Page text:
Virginia Tech looks to continue its postseason hot streak when it takes on Texas in Milwaukee on Friday in the East Region's 6-vs-11 game. The Hokies (23-12) ran the gauntlet in the ACC Tournament in Brooklyn, beating Clemson (in overtime), Notre Dame, North Carolina, and Duke consecutively to win the unexpected automatic bid. Meanwhile, the Longhorns (21-11) come into this game having lost three straight and four of their last six contests.
Both head coaches are looking for their first March Madness wins with their current schools. Virginia Tech's Mike Young lost his first opportunity, an overtime thriller to Florida last year, while the Hokies' last Tournament win came in 2019 when they made the Sweet 16. Texas, meanwhile, lost 53-52 to No. 14 Abilene Christian last year and hasn't won a Tournament game since 2014. Chris Beard, who led Texas Tech to the national championship game in 2019, will have a chance to end that drought in his first season in Austin.
Virginia Tech was picked to finish fifth in the ACC before the season began and the Hokies were up and down early on, starting 10-10 overall and just 2-7 in conference play. The non-conference slate featured losses to Memphis, Xavier, and Dayton by single digits, with their best win coming over Maryland by four in the ACC/Big Ten Challenge. But after a Jan. 26 loss to Miami, Tech ran off six straight victories as part of a 9-2 closing stretch before rattling off four wins in four days in the ACC Tournament.
It was the opposite for Texas, who started the year 12-2, but most of those victories came against inferior teams. The Longhorns lost by 12 points at Gonzaga and by four at Seton Hall in the early months. They showed flashes of brilliance in victories over Tennessee and Kansas, but they couldn't capture any momentum over a three-game finish against Baylor, Kansas, and TCU.
East Region: No. 11 Virginia Tech Hokies (23-12) vs. No. 6 Texas Longhorns (21-11)
Time: Friday, March 18 at 4:30 p.m. ET (approximately)
Where: Fiserv Forum (Milwaukee)
Spread: Texas -1
Keys for Virginia Tech
The Hokies play with one of the slowest paces in America at around 63 possessions per contest. They have one of the nation's most efficient offenses and feature the third-best 3-point shooting (39.3 percent). It's a good thing that they shoot well from long range because 41.4 percent of their total shots come from beyond the arc, a staple of Mike Young-coached teams. Defensively, Virginia Tech doesn't give up a bunch of free-throw attempts (13.5 per game, 24th nationally) and limits the damage other teams do from distance.
The Hokies are led by Keve Aluma, who averages 15.8 points and 6.5 rebounds per contest. Aluma can stretch to the 3-point line and is really efficient in the paint. Justyn Mutts (10.1 ppg) and Hunter Cattoor (10.0 ppg) are the other double-digit scorers for Tech. Cattoor is especially important because he is their best shooter from long range and had been struggling before a monster effort against Duke in the ACC Tournament championship game. Storm Murphy and Sean Pedulla run the offense at point guard while Darius Maddox has been clutch off the bench hitting multiple game-winners.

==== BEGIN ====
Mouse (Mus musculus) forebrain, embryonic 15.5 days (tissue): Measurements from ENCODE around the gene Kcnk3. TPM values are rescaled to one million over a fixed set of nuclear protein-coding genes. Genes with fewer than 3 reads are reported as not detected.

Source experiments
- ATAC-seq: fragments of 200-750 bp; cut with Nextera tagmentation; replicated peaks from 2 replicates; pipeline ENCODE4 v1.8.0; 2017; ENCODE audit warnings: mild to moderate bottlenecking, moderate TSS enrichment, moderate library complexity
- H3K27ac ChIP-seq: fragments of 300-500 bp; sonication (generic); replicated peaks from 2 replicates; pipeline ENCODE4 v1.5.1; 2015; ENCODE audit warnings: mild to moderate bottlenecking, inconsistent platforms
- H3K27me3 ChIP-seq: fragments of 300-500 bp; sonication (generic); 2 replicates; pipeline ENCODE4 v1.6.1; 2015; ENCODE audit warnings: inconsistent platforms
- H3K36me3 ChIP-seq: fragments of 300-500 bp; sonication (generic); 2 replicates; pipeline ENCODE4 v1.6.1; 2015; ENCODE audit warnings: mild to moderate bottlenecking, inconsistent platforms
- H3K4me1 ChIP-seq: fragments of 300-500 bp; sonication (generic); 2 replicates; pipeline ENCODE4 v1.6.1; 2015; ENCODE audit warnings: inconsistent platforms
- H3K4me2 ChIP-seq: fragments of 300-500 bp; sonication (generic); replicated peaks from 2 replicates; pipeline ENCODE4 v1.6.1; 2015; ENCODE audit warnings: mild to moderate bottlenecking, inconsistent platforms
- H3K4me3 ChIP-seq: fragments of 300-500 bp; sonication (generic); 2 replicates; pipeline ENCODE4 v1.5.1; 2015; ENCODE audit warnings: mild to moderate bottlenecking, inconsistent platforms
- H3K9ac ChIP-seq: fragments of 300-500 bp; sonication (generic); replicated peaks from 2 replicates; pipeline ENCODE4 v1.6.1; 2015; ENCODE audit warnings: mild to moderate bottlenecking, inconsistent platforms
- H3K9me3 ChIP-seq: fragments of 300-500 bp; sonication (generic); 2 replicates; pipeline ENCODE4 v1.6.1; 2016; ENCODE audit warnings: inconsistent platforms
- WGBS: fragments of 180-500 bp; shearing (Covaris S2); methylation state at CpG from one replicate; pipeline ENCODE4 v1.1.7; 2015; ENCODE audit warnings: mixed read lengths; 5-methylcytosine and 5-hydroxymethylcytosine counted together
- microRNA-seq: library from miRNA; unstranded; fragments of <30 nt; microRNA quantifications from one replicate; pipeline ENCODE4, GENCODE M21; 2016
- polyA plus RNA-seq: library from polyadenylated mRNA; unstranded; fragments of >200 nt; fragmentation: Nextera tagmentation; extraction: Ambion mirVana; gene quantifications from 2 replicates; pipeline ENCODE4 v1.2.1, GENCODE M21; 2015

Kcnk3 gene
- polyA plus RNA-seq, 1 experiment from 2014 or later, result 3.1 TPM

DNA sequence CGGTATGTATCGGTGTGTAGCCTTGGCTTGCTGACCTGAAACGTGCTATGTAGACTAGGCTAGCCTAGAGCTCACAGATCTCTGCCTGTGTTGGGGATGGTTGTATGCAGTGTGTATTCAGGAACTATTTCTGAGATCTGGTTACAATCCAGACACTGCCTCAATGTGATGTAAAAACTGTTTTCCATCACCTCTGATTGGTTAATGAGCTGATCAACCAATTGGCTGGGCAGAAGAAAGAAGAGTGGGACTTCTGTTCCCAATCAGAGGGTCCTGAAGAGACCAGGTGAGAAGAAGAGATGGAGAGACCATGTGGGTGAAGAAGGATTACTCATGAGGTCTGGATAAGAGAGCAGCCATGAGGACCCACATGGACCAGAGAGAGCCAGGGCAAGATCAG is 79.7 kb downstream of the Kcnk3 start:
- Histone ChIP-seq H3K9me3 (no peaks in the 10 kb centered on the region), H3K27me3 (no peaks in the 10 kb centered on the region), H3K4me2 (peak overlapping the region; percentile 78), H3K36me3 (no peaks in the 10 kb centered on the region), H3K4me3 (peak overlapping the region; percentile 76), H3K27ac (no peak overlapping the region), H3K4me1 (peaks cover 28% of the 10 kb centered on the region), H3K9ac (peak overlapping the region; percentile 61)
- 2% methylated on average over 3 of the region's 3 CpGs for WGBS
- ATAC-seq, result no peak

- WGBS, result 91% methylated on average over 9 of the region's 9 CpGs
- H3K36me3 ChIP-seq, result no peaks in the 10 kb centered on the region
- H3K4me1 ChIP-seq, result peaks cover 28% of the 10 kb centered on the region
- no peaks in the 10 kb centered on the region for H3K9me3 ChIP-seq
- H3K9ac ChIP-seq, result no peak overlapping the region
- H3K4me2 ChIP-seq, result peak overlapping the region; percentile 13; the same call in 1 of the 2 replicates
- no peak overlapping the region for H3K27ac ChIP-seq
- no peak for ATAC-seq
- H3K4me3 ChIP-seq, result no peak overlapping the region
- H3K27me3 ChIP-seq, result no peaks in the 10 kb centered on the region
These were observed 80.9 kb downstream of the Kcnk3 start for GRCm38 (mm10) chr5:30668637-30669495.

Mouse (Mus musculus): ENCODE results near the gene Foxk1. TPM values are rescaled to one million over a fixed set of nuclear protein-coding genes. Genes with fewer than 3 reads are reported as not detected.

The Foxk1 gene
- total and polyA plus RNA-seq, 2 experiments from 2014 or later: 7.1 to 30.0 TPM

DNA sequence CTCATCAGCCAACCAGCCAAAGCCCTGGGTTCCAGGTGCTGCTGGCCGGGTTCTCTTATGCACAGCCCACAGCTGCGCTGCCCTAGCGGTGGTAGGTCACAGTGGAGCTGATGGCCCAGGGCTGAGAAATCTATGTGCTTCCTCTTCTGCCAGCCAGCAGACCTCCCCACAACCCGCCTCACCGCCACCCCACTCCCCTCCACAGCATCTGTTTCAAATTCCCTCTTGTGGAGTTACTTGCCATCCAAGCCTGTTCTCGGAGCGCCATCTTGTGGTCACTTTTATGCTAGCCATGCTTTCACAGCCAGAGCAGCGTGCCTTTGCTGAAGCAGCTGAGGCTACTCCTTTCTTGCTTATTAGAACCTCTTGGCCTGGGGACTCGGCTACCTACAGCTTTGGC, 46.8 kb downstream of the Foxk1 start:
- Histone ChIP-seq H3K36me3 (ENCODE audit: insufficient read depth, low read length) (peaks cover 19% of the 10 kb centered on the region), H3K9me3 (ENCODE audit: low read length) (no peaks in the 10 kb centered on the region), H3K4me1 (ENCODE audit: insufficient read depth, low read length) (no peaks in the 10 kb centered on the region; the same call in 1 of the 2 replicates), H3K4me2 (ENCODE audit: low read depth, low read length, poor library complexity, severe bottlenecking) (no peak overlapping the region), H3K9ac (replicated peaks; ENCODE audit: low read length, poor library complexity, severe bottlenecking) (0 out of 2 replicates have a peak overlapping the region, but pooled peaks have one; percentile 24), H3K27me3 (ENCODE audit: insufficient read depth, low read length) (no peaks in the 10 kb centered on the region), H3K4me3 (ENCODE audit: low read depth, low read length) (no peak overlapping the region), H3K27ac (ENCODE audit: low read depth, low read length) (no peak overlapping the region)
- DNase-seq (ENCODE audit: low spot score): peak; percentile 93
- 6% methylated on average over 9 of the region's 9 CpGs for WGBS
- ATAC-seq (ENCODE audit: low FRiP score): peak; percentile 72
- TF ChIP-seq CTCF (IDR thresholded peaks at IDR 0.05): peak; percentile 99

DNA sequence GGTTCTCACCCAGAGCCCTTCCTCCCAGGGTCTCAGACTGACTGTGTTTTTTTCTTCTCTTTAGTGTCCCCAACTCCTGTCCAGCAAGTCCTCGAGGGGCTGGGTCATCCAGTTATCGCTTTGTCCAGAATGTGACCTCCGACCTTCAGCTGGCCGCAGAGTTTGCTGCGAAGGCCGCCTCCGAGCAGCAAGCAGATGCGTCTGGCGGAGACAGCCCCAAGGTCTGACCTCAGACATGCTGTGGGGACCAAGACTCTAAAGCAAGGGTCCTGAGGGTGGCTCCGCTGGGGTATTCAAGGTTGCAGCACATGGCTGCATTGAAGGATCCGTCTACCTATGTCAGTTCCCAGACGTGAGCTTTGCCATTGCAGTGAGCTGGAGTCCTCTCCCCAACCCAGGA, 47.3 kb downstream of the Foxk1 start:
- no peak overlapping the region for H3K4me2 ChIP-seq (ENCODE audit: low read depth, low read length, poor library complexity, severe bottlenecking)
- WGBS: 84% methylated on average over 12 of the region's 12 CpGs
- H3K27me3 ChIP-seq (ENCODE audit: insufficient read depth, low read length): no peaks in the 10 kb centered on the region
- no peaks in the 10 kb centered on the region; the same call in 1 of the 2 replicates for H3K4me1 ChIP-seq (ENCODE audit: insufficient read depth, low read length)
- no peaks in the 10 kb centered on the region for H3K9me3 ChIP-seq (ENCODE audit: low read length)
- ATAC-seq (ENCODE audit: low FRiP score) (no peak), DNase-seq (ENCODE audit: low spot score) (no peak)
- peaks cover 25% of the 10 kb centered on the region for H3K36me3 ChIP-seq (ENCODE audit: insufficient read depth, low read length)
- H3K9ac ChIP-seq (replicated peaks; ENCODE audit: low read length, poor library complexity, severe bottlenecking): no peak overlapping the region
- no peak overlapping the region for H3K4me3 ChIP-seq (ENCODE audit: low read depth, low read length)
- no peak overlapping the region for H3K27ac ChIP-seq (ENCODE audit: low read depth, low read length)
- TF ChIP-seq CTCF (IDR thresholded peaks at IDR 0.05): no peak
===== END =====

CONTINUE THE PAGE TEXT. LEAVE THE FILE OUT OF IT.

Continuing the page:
Keys for Texas
Much like its opponent, Texas doesn't play with any pace either. The Longhorns rank 341st at 63.1 possessions per contest. They shoot free throws well as a unit and are relatively efficient from two-point land. However, the Texas offense is nowhere near as good as its defense, which is 14th in turnover rate (23.3 percent). The Longhorns are a top-40 defense inside the arc and a top-80 unit on 3-pointers. If there's a weakness, it's that they foul a little too much, checking in 316th in free-throw attempts per field-goal attempts. Luckily for them, the Hokies aren't great at drawing fouls (13.1 free-throw attempts per game, 348th).
There's a fantastic balance with this team as four different players average at least nine points per game. Timmy Allen is Texas' leading scorer (12.3 ppg) and rebounder (6.5 per game) and he shoots 73 percent from the line as well. Marcus Carr and Andrew Jones form a very solid veteran backcourt, but both shoot below 32 percent from 3-point range. The Longhorns aren't very deep and may miss forward Tre Mitchell (8.7 ppg, 4.0 rpg). He left the team in February for personal reasons.
This is the classic case of momentum vs. limping into the NCAA Tournament. It's also a battle of two fantastic coaches in Young and Beard. Beard has a great recent track record, but it's hard to trust the Longhorns consistently. They've scored 65 points or fewer in eight of their last 12 games. The one thing I do know is that this won't be the most visually pleasing game offensively, but I'll go with the double-digit seed.
Prediction: Virginia Tech 65, Texas 62
— Written by Matt Josephs, who is a part of the Athlon Sports Contributor Network. Follow him on Twitter @MidMajorMatt.